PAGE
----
Support Veterans and Their Business Ventures

7,472 signatures toward our 50,000 Goal

14.94% Complete

Sponsor: The Veterans Site

Tell the Department of Veterans' Affairs to give priority to businesses run by former service members.


After 1945, half of all American World War II veterans eventually became entrepreneurs. That number has since sharply dropped. Only 4.5% of more than 3.6 million post-9/11 U.S. military veterans have launched a company, according to the Bureau of Labor Statistics1.

Our veterans fought for our freedoms, they have made great sacrifices, and we need to encourage the business ventures of those who have laid their lives on the line for our country.

When veterans begin their own businesses, we have the obligation to give them full support and assistance. The Veterans Benefits, Health Care, and Information Technology Act requires the Department of Veterans' Affairs to put veteran businesses first when it comes to assisting with basic business operations. But the VA doesn't always adhere to the legislation.

The Veterans Benefits, Health Care, and Information Technology Act of 2006 allows the VA to favor veteran-owned businesses for most contracts under $5 million; made way for a database of small businesses owned and controlled by veterans and the veteran owners of such businesses, and prohibits other small businesses from misrepresenting themselves as being owned and controlled by veterans2.

Veterans are resourceful, innovative and more likely to be self-employed than nonveterans. In 2015, the unincorporated self-employment rate for veterans was 7.1%, compared with 6.4% for nonveterans. Among veterans, the highest rates of self-employment were recorded by those who served during World War II, the Korean War, and the Vietnam era; unincorporated and incorporated self-employment rates for these veterans were 15.3% and 8.7%, respectively. By comparison, Gulf War era II veterans — who have a much younger age profile — recorded lower rates of self employment: 2.4% were classified as unincorporated self-employed, and 2.1% were incorporated1.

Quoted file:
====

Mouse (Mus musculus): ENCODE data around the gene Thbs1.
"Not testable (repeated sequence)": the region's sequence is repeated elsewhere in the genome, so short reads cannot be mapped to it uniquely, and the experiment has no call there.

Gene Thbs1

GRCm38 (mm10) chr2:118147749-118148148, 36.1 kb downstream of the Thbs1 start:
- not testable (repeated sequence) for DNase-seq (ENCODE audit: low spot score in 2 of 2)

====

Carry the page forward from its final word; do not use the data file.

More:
Even with that entrepreneurial spirit, there are significant challenges for veterans entering the marketplace on their own.

The New York Fed's report on veteran entrepreneurship shows that veterans are now underemployed compared to non-veterans, though nearly of quarter of returning vets would like to start businesses. The challenge for many veterans is the lack of a strong business or personal network with which to begin their new ventures. Because they've been away and typically relocate fairly often, a lack of social resources can be a barrier to entrepreneurship3.

Our veterans deserve better. Sign the petition below and demand the Department of Veterans Affairs to give veteran businesses priority when granting resources and assistance to small corporations.

More on this issue:

  1. U.S. Bureau of Labor Statistics (March 2016), "Self-Employment In The United States."
  2. Senate Committee on Veterans' Affairs, 109th Congress (22 December 2006), "S.3421 - Veterans Benefits, Health Care, and Information Technology Act of 2006."
  3. U.S. Small Business Administration (November 2018), "Financing Their Future: Veteran Entrepreneurs and Capital Access."
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The Petition:

Dear Secretary of Veterans' Affairs:

Veterans have sacrificed their lives in order to keep this country safe and running. When they return, it's our responsibility to make it as easy as possible for them to integrate into civilian life and live normally. When former service members begin business ventures, we must give put them first when it comes to giving them the tools with which to set up their enterprises — whether it's good, services, or general assistance.

Veterans are resourceful, innovative and more likely to be self-employed than nonveterans. Even with that entrepreneurial spirit, there are significant challenges for veterans entering the marketplace on their own, not the least of which is a lack of social resources that can make entrepreneurship near impossible.

Our veterans deserve more. I demand you adhere to the Veterans Benefits, Health Care, and Information Technology Act and put veteran businesses first!

Sincerely,

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Signatures: